Problems with overcrowding, poor behavior and damage are threatening the existence of the Late Night Dining service held at the Commons Marketplace.
“We really want to work with the student body to stop some of this negative behavior and activity which continues to put the future of the program in jeopardy,” Director of the Office for Campus Life Joseph Golia told the Daily in an email.
The Commons, which reopened last semester after undergoing renovations, allows students to use a meal swipes from 9 p.m. to 1 a.m. on Friday and Saturday nights.
According to Golia, the Late Night dining program, which started operations for the semester last Friday, has been popular among Tufts students — up to 800 students can visit in one night.
“It’s become very popular, which is great,” Golia said. “The problem is, it’s a lot of people coming at once…A lot of those people are coming after 11 p.m., and really, they’re coming within a small block of less than an hour.”
This sudden influx of students causes lines and backup, Golia said.
Director of Dining and Business Services Patti Klos said that managing Late Night is often challenging due to problems with intoxicated students.
“The challenges are anything from inebriated individuals trying to get into the servery even though there’s no room…to throwing up all over the floor and the staff having to take care of that,” she said. “And then [there’s the] general behavior in the dining room — smearing food in places it doesn’t belong. Just a variety of things.”
According to Klos, there are many health benefits to having a late night dining option at the Commons.
“It’s a service that we offer that helps disrupt a binge cycle, so it has great validity in keeping young people healthy,” she said.
“We also recognize the benefits of the service,” Golia said. “Getting food into students late at night, having a safe place for students to come…that type of thing is really beneficial, and we want that part to continue.”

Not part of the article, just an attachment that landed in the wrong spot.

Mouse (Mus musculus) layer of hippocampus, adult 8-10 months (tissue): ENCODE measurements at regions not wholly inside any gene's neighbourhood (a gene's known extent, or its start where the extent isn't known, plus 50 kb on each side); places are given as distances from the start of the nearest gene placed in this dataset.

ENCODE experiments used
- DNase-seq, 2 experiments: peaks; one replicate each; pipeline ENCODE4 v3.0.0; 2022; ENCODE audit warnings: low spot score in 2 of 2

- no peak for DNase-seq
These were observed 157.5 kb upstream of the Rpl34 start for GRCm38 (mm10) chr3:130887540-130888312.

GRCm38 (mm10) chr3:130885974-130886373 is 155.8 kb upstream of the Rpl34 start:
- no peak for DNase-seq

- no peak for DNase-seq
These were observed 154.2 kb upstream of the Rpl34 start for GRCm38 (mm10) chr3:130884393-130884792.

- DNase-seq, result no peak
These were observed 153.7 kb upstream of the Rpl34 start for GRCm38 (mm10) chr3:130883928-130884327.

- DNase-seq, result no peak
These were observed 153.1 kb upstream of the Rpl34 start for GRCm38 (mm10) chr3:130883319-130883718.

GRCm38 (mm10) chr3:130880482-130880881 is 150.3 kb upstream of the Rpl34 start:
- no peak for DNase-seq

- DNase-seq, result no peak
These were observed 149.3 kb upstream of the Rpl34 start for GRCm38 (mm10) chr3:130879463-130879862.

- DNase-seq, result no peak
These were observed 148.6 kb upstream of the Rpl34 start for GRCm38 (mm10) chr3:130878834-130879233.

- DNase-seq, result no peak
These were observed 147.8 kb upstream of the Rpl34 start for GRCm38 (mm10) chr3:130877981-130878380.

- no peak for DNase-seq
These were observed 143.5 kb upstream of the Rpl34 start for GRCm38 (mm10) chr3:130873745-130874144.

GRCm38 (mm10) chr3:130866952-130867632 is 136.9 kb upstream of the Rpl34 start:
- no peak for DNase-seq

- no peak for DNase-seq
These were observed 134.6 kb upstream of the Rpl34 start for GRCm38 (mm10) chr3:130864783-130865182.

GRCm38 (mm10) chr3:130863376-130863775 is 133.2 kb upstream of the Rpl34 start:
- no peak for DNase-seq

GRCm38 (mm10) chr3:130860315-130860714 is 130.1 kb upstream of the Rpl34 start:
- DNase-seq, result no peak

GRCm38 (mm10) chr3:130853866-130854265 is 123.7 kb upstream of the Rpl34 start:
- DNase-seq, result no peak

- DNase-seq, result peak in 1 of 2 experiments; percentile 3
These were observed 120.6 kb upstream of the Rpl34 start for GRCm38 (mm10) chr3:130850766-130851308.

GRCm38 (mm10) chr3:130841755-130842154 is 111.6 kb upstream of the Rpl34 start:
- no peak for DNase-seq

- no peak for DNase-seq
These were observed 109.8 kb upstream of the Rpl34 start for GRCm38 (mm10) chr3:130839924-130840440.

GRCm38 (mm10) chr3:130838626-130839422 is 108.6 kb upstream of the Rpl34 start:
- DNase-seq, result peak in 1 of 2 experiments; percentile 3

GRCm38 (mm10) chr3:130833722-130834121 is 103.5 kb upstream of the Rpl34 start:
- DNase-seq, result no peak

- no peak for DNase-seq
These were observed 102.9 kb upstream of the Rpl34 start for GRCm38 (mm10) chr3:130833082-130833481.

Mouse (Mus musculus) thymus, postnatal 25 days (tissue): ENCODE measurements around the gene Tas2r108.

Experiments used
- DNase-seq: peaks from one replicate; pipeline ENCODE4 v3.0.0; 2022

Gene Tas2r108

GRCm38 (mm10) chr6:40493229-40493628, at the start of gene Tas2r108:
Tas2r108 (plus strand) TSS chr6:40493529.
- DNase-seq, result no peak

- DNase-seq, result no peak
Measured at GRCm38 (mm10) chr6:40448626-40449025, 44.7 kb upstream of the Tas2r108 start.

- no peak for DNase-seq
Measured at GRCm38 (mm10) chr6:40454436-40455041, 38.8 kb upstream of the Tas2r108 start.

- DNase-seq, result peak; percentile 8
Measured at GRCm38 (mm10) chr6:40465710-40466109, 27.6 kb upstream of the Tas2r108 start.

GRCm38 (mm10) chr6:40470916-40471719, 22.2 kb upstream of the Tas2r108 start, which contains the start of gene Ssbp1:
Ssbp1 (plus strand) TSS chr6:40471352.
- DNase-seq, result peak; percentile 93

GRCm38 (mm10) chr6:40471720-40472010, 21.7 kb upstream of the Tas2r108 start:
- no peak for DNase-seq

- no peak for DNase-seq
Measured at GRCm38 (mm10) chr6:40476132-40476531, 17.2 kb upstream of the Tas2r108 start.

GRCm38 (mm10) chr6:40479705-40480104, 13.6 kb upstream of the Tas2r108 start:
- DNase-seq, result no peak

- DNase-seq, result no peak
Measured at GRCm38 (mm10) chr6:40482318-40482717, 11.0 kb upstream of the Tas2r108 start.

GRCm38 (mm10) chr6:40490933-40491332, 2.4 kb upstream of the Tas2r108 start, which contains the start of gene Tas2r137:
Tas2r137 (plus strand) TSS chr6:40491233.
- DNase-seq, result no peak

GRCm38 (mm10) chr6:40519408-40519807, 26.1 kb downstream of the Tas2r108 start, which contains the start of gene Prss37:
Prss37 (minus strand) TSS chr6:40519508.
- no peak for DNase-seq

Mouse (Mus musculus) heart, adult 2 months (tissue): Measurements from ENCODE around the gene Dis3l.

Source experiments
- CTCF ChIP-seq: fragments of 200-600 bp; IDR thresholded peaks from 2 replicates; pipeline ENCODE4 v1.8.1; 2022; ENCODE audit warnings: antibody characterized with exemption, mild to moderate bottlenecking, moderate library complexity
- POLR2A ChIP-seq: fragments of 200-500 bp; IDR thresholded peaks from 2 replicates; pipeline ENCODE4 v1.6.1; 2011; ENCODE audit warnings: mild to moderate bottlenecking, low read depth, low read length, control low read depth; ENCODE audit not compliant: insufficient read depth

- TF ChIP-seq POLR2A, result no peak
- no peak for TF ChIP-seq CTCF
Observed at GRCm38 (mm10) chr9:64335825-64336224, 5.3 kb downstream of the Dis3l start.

Golia and Klos stated that there is a need for supervision at Late Night, but there are questions about how that will be accomplished.
“It’s not [Tufts Dining Service’s] responsibility to deal with a very intoxicated student,” Golia said. “They’re trying to serve food to people, and a lot of times, the dining manager…has had to get involved in some pretty serious situations.”
Golia added that toward the end of last year, there were Tufts University Police Department officers who were coming into the Commons weekly to help diffuse situations.
“We will have a few [officers there] for the first few weeks this year to start the program, but we also don’t want that to be a norm,” he said. “That shouldn’t have to be.”
Kinsey Drake, a sophomore, said she is often surprised by her peers’ behavior when she visits the Commons.
“I always look at the faces of the people who are working there, and that tells me how everyone has been behaving,” Drake said.
The Office for Campus Life (OCL) hopes to raise awareness of what is considered appropriate and inappropriate behavior by flyering and creating table tents to be located in the Campus Center, Golia said.
The goal is to preserve order in the Commons so that everyone can have a place to gather and eat without damaging the equipment or disrespecting the staff, Klos said.
Not all changes to the Commons concern safety. Klos said that the Commons added new furniture and photographs on loan from the Tufts University Art Gallery. Tufts Dining has also added new menu items to the Commons, Tower Café, Mugar Café and also to Hodgdon On-the-Run, which now features a changed pan-Asian concept station and new comfort food.
Klos said that it is important for students to be aware of how their actions affect themselves and those around them, particularly when interacting with Tufts Dining staff.
“There are community standards that we all want to uphold for one another without squashing fun,” she said.